CTA says study supports stance that LNG incentives needed

by Canadian Shipper

OTTAWA, Ont. — The Canadian Trucking Alliance (CTA) says its belief that the trucking industry needs tax incentives to fully benefit from liquefied natural gas (LNG) has been supported by a new government report.

Released by the federal Department of Natural Resources, Natural Gas Use in Transportation Deployment Roadmap, suggests that without significant government incentives, it will be difficult for trucking companies to absorb the cost of the higher purchase price of LNG-powered trucks, which can cost twice as much as traditional trucks.

Meanwhile, the fueling network is still in an embryonic state and needs further development.

“LNG has the potential to serve as an important niche in the trucking marketplace,” said CTA chief David Bradley. “It won’t be suitable for every type of operation given the limitations on its distribution and the costs of purchasing LNG tractors. It will be of most interest to carriers with dedicated return to destination routes. But as part of a broad, comprehensive strategy for reducing GHG emissions from trucking, it definitely has a role to play. It is certainly of more potential benefit than biodiesel, for example.”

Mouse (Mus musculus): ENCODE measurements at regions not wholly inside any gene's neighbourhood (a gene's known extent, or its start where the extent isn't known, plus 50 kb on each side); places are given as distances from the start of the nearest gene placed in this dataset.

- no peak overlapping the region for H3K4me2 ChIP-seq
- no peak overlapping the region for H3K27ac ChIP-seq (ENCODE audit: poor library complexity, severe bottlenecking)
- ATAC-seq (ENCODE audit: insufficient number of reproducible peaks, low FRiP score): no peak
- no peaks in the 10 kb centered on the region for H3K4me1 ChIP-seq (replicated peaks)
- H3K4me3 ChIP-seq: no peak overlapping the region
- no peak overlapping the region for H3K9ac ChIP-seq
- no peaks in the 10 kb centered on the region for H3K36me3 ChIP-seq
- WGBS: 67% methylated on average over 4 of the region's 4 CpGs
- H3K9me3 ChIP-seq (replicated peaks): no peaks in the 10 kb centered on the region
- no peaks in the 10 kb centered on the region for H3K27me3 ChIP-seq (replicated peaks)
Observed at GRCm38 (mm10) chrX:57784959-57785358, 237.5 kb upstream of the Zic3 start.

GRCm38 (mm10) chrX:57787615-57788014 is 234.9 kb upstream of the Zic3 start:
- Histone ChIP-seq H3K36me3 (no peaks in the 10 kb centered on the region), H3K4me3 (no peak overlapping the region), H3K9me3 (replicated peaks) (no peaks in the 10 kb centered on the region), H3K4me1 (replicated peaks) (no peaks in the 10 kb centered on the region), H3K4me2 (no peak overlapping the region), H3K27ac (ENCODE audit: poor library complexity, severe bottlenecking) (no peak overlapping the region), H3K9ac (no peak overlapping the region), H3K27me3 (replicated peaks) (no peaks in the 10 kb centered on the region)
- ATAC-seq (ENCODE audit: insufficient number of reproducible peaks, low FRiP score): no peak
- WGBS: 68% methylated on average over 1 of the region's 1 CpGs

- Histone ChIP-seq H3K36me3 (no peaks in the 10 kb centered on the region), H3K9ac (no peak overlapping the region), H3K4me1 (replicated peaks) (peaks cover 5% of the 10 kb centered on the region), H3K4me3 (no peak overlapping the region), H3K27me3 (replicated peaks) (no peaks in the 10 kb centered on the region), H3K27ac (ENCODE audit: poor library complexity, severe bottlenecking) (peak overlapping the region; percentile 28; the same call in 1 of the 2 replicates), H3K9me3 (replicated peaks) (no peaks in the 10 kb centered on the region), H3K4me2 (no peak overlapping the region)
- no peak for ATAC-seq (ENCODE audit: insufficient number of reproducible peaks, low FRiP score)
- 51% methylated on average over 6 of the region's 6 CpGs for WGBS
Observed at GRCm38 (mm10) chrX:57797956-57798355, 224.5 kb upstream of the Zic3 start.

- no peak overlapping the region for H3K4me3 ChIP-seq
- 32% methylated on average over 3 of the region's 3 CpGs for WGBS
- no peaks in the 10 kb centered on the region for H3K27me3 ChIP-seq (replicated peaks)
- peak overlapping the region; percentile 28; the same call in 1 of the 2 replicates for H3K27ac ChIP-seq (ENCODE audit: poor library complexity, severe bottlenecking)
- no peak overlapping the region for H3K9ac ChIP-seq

The report surmised that: “Trucking fleets tend to be conservative in adopting new technology, and natural gas (particularly LNG) is unfamiliar and unavailable to most fleets. The uncertainty about fuel availability and prices, combined with the high incremental vehicle prices, limited marketing and lack of financial incentives for natural gas trucks, explains the low level of uptake. The potential for market growth for natural gas vehicles will not be realized unless the attitudes, knowledge and key concerns of end-users are understood and addressed.”

The report urged government to provide measures to help carriers offset the costs of buying and operating LNG-fueled trucks – a point that the trucking industry agrees with.

“We’d much rather that the federal government focused on these real solutions than trying to push things like biodiesel down the industry’s throat,” said Bradley.

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